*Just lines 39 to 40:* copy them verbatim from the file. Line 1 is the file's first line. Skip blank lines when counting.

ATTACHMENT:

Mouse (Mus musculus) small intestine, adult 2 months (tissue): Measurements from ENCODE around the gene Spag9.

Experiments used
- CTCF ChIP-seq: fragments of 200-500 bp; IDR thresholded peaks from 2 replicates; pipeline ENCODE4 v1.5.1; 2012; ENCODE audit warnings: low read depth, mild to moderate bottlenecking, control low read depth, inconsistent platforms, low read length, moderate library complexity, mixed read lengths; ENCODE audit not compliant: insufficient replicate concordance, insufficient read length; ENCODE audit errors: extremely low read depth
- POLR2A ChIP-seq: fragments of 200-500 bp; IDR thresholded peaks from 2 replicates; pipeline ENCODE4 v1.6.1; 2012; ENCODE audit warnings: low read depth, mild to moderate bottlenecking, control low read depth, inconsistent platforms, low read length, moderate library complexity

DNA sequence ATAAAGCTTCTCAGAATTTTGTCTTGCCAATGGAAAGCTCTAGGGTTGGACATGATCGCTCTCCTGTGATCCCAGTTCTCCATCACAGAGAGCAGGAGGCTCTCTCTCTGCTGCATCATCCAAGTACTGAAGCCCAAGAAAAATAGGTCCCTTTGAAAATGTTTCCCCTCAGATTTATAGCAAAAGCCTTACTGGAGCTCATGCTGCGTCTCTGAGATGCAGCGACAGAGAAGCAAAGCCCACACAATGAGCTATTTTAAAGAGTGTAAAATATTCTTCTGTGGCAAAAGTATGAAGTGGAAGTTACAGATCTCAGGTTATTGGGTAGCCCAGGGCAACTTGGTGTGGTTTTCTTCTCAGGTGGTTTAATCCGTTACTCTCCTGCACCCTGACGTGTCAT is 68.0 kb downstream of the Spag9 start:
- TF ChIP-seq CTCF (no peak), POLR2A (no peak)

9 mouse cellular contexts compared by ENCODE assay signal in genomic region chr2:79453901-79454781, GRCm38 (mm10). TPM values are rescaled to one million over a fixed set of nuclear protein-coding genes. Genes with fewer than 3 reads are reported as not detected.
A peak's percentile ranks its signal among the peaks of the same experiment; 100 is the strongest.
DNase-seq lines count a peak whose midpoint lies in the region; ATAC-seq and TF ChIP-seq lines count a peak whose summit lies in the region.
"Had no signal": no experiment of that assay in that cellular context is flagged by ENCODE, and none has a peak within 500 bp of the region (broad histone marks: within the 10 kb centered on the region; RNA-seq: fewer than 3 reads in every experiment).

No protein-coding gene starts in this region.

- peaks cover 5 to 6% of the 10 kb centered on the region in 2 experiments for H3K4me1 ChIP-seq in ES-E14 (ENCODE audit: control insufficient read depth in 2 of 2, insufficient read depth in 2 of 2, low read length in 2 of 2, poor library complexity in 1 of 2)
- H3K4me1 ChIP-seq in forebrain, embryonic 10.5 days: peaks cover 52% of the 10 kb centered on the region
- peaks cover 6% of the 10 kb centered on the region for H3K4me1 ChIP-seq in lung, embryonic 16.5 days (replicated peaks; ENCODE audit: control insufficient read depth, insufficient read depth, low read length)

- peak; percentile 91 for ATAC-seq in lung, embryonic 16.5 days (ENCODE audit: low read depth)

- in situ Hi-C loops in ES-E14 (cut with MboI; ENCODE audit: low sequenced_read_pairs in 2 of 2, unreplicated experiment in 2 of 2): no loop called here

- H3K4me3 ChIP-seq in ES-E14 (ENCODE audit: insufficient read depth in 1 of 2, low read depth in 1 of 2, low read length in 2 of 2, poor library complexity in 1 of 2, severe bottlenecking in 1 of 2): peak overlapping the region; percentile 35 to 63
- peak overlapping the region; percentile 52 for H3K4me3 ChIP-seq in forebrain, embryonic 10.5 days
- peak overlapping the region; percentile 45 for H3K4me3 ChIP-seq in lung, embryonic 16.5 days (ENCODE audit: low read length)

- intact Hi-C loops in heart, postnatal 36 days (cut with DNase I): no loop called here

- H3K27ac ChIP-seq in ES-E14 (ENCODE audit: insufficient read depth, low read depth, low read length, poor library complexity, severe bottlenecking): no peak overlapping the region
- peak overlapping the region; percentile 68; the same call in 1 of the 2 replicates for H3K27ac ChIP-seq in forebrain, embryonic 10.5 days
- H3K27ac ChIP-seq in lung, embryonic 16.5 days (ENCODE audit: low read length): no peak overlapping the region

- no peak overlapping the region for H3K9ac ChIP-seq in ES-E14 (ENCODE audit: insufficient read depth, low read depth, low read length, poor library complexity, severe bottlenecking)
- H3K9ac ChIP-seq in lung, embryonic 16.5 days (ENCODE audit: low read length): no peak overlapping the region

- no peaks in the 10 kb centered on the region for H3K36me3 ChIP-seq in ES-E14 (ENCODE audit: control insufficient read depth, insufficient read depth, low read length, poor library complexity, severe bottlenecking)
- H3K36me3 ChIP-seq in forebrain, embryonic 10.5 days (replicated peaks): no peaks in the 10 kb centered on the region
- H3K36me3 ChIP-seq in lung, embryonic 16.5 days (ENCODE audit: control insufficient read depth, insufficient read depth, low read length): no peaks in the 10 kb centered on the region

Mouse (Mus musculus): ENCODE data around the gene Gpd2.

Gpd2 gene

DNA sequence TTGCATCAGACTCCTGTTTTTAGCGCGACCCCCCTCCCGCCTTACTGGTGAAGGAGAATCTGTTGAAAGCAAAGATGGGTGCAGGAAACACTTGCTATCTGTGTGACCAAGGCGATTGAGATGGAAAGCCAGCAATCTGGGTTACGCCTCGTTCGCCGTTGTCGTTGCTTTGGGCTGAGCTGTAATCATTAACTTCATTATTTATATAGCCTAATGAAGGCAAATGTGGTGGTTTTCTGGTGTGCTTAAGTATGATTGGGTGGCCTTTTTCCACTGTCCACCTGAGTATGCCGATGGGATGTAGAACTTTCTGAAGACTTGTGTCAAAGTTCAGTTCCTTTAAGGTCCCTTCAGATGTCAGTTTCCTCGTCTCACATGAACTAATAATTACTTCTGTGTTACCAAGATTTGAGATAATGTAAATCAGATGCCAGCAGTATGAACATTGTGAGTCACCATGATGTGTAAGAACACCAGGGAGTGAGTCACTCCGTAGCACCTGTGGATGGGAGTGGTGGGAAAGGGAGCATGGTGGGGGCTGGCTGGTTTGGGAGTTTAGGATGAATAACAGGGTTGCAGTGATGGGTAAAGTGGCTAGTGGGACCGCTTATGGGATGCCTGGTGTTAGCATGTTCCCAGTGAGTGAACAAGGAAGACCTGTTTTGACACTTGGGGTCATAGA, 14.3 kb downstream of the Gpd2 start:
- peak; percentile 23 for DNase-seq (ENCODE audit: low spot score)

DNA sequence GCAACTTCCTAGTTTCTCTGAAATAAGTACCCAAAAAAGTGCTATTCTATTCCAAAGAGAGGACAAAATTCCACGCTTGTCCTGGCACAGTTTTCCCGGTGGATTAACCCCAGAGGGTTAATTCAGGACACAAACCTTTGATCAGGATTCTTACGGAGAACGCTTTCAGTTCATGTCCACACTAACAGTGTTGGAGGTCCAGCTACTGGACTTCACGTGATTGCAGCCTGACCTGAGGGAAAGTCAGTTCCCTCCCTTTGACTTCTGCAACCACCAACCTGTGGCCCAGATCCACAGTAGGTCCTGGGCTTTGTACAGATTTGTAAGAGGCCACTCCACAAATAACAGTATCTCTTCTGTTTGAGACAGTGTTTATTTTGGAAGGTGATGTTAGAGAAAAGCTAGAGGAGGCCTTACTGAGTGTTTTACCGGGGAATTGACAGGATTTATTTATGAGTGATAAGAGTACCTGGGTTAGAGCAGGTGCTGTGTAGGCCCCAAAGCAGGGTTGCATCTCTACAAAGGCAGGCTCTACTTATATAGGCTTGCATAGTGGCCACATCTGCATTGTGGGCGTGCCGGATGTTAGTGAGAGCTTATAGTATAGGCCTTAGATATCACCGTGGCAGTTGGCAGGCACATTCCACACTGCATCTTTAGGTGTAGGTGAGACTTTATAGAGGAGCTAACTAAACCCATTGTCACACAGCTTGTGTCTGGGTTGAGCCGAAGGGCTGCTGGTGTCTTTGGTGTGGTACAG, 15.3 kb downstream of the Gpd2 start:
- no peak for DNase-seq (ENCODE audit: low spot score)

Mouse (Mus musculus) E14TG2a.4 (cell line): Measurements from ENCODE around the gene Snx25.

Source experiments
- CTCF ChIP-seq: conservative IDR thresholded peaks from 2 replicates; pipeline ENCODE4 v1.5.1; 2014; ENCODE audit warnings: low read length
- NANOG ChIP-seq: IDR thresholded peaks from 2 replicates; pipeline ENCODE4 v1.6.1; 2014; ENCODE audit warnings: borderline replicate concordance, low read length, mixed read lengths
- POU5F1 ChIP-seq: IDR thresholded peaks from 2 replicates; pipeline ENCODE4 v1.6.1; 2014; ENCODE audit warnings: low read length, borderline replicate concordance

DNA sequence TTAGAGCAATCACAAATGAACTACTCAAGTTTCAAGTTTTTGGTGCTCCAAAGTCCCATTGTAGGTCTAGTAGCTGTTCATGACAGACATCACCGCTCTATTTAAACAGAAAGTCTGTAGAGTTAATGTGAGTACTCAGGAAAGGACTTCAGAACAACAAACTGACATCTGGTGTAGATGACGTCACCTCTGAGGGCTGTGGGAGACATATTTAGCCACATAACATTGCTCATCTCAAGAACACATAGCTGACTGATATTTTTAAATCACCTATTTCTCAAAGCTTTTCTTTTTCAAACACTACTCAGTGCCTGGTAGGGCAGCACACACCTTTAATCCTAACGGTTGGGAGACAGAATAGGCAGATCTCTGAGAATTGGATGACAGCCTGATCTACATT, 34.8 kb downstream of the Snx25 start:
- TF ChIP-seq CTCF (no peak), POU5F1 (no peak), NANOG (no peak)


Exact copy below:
- POU5F1 ChIP-seq: IDR thresholded peaks from 2 replicates; pipeline ENCODE4 v1.6.1; 2014; ENCODE audit warnings: low read length, borderline replicate concordance

DNA sequence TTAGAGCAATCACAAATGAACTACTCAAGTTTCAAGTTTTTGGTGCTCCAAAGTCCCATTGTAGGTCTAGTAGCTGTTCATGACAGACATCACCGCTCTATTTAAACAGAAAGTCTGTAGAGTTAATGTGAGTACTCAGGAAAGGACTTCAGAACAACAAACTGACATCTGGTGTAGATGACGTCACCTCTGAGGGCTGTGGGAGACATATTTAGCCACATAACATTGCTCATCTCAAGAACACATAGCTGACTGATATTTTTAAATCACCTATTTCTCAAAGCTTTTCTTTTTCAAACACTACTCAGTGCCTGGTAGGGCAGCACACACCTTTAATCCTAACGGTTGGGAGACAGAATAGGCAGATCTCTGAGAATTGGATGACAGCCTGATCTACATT, 34.8 kb downstream of the Snx25 start: